As a thick haze engulfed Delhi two days ahead of Diwali, the national capital's air quality on Monday plunged sharply to "severe" for the second time in a week due to a change in wind direction which brought with it dust and smoke from farm fires raging in neighbouring states.
Experts warned the air quality is likely to worsen further due to local factors during the festival. Doctors said the impact of air pollution on public health can be compared to smoking 15-20 cigarettes a day.
The overall air quality index on Monday was registered at 418, a drastic decline from a day before when the AQI was moderate at 171.
Also, the PM2.5 (particles in the air with a diameter of less than 2.5 micrometres) and PM10 concentrations spiked to 'severe-plus emergency' category at 361 and 500 respectively, according to CPCB data.
A member of a Delhi-based think-tank called for action to minimize the use of private vehicles, which contribute almost 40 per cent to air pollution in the National Capital Region.
However, officials attributed the sudden, sharp deterioration in air quality to a change in wind direction, now blowing from the northwestern region towards Delhi, bringing with it dust and smoke from stubble burning in neighbouring states such as Punjab and Haryana.
The Indian Institute of Tropical Meteorology said the increase in PM2.5 concentration is due to a change in wind direction and because of biomass burning in neighbouring areas.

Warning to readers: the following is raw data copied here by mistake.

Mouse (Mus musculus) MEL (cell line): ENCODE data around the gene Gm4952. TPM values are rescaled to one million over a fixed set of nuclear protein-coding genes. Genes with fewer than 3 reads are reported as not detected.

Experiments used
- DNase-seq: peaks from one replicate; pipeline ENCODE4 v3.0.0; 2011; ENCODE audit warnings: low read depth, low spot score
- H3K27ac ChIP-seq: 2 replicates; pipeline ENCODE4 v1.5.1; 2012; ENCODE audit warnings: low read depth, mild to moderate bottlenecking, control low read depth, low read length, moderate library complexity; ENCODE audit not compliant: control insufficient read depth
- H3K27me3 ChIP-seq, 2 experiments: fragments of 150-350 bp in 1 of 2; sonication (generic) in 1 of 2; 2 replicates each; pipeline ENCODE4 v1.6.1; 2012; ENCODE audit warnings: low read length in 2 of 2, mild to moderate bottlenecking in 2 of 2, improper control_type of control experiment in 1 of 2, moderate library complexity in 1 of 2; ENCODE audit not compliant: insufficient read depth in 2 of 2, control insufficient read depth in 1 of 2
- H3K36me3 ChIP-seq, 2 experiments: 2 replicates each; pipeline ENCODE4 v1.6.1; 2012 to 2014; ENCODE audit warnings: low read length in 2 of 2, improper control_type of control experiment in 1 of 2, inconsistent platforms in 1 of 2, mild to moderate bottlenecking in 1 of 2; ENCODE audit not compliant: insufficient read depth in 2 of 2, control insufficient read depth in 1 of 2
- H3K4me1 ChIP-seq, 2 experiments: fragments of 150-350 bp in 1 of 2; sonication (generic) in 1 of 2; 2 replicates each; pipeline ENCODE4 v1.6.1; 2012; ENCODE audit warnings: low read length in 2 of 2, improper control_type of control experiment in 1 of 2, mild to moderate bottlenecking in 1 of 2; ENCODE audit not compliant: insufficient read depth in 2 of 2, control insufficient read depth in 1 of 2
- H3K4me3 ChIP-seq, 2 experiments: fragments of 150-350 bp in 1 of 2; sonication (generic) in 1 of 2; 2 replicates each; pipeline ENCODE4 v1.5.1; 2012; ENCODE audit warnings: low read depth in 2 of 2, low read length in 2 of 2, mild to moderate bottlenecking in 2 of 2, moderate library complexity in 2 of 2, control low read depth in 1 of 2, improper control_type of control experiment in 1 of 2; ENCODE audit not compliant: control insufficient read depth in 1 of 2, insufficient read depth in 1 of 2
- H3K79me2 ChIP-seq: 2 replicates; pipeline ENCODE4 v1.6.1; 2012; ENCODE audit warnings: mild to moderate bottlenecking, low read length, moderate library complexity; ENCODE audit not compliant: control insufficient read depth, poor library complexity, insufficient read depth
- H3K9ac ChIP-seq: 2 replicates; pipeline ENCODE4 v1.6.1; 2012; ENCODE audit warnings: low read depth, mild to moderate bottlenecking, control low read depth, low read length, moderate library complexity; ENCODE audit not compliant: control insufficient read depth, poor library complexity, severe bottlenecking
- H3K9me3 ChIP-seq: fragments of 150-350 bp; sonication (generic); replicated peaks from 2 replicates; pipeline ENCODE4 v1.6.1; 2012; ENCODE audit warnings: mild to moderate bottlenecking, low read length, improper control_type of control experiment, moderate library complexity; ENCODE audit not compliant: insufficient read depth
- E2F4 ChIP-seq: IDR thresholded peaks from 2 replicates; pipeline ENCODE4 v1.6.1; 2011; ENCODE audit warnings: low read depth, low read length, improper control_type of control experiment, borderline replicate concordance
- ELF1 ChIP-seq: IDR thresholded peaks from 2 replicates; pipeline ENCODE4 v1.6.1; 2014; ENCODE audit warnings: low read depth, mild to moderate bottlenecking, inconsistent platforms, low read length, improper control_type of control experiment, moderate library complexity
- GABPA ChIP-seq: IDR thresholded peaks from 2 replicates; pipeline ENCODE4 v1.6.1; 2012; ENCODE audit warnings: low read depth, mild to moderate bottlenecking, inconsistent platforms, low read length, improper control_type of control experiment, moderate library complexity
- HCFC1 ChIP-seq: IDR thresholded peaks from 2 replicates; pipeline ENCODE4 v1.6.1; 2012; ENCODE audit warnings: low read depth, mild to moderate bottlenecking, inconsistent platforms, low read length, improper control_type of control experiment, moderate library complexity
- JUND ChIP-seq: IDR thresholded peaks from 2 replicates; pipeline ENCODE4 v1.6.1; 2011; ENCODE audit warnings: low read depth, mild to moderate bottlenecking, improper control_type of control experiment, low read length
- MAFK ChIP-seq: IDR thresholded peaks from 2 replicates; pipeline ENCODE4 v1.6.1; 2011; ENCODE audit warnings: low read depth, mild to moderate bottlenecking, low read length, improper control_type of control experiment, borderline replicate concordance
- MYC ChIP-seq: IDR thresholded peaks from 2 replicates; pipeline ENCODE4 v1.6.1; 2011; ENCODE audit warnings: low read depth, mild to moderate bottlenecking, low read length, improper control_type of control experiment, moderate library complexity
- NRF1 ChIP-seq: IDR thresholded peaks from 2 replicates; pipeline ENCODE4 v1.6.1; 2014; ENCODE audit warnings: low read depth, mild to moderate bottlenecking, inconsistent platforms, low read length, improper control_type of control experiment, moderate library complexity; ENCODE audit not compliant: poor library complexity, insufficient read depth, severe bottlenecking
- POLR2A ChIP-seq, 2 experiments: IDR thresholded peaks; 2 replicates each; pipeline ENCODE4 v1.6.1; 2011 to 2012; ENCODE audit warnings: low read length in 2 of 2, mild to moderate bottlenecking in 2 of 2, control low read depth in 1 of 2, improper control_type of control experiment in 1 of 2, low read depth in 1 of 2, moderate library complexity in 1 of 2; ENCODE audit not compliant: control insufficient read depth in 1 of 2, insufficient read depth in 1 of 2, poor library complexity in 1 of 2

The Centre has said it is making efforts to improve the air quality but added that factors like weather, wind speed and stubble burning in states are not under its control.
"No leniency will be shown towards those who violate the pollution norms," Vardhan said on the sidelines of an event.
He urged people to indulge in "green deeds" and behave in a manner that is friendly to the environment.
The government has launched a 10-day 'Clean Air Campaign' from November 1 to monitor and report polluting activities. It has ordered halting of construction activities and regulating vehicular traffic in Delhi.
Civil construction has been suspended in the National Capital Region. All stone crushers and hot mix plants generating dust pollution have also been closed.
Anumita Roychowdhury, an executive director at the Delhi-based Centre for Science and Environment, asked when the authorities are ramping up emergency actions on all sectors why should vehicles be spared.
"The proposed action on private vehicles has to be seen within the larger context of how we are gradually ramping up emergency actions on all sectors," she said during a Facebook Live online programme, aptly titled 'Season of Smog'.
She said traffic would increase due to festival shopping over the next two days which would further worsen the air quality.
"Today we have gone to the extent of shutting power plants, brick kilns, hot mix plants and even gensets, the cars are actually coming last.
"So to say, to make exception to cars is very wrong keeping in mind that all the new estimates are showing that private vehicles contribute towards 40 per cent of pollution."
The environment minister said the Centre has given an aid of over Rs 550 crore for farmers to discourage them from indulging in stubble burning.
(This story has not been edited by Business Standard staff and is auto-generated from a syndicated feed.)